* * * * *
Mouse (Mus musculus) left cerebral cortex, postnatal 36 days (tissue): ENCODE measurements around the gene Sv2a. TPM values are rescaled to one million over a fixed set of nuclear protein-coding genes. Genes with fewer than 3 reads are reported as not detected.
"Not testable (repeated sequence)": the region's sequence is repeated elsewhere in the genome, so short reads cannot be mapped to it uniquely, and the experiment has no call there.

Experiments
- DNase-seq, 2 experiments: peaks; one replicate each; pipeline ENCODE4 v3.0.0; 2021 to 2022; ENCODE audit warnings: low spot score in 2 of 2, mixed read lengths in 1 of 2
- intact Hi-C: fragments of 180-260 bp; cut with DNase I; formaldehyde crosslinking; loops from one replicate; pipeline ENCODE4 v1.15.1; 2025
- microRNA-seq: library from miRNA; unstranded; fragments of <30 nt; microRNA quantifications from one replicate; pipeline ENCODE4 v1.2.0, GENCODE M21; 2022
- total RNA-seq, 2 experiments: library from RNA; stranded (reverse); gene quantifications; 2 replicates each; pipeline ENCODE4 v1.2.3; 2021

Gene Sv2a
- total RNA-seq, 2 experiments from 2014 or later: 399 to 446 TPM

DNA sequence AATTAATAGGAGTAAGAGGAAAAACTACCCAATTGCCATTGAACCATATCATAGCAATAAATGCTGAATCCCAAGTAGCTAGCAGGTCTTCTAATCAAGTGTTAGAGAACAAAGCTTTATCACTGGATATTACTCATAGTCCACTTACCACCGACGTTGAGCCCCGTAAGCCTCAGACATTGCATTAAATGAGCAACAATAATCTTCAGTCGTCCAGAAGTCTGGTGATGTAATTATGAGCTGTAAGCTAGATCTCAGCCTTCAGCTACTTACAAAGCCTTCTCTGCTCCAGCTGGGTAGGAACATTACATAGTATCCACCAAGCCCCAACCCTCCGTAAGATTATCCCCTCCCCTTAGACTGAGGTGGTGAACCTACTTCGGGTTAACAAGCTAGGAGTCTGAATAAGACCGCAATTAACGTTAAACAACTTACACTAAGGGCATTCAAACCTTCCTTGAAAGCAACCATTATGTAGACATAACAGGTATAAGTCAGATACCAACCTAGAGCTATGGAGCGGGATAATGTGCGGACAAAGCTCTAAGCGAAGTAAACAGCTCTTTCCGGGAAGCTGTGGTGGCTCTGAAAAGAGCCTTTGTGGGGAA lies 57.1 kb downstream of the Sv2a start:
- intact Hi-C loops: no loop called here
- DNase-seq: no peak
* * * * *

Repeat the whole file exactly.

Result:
Mouse (Mus musculus) left cerebral cortex, postnatal 36 days (tissue): ENCODE measurements around the gene Sv2a. TPM values are rescaled to one million over a fixed set of nuclear protein-coding genes. Genes with fewer than 3 reads are reported as not detected.
"Not testable (repeated sequence)": the region's sequence is repeated elsewhere in the genome, so short reads cannot be mapped to it uniquely, and the experiment has no call there.

Experiments
- DNase-seq, 2 experiments: peaks; one replicate each; pipeline ENCODE4 v3.0.0; 2021 to 2022; ENCODE audit warnings: low spot score in 2 of 2, mixed read lengths in 1 of 2
- intact Hi-C: fragments of 180-260 bp; cut with DNase I; formaldehyde crosslinking; loops from one replicate; pipeline ENCODE4 v1.15.1; 2025
- microRNA-seq: library from miRNA; unstranded; fragments of <30 nt; microRNA quantifications from one replicate; pipeline ENCODE4 v1.2.0, GENCODE M21; 2022
- total RNA-seq, 2 experiments: library from RNA; stranded (reverse); gene quantifications; 2 replicates each; pipeline ENCODE4 v1.2.3; 2021

Gene Sv2a
- total RNA-seq, 2 experiments from 2014 or later: 399 to 446 TPM

DNA sequence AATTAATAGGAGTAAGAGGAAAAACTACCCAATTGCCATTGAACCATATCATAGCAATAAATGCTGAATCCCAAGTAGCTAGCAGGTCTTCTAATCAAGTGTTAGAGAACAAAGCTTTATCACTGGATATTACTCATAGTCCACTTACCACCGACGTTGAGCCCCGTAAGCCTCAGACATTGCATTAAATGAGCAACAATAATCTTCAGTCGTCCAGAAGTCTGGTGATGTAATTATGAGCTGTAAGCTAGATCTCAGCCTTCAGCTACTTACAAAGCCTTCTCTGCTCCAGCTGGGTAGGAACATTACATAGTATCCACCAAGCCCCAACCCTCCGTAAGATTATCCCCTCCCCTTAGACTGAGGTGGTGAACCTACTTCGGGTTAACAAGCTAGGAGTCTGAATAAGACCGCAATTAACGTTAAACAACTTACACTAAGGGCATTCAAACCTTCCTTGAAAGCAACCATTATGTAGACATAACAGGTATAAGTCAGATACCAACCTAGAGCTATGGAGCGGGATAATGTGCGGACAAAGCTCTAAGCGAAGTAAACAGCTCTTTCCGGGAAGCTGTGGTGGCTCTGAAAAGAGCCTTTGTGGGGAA lies 57.1 kb downstream of the Sv2a start:
- intact Hi-C loops: no loop called here
- DNase-seq: no peak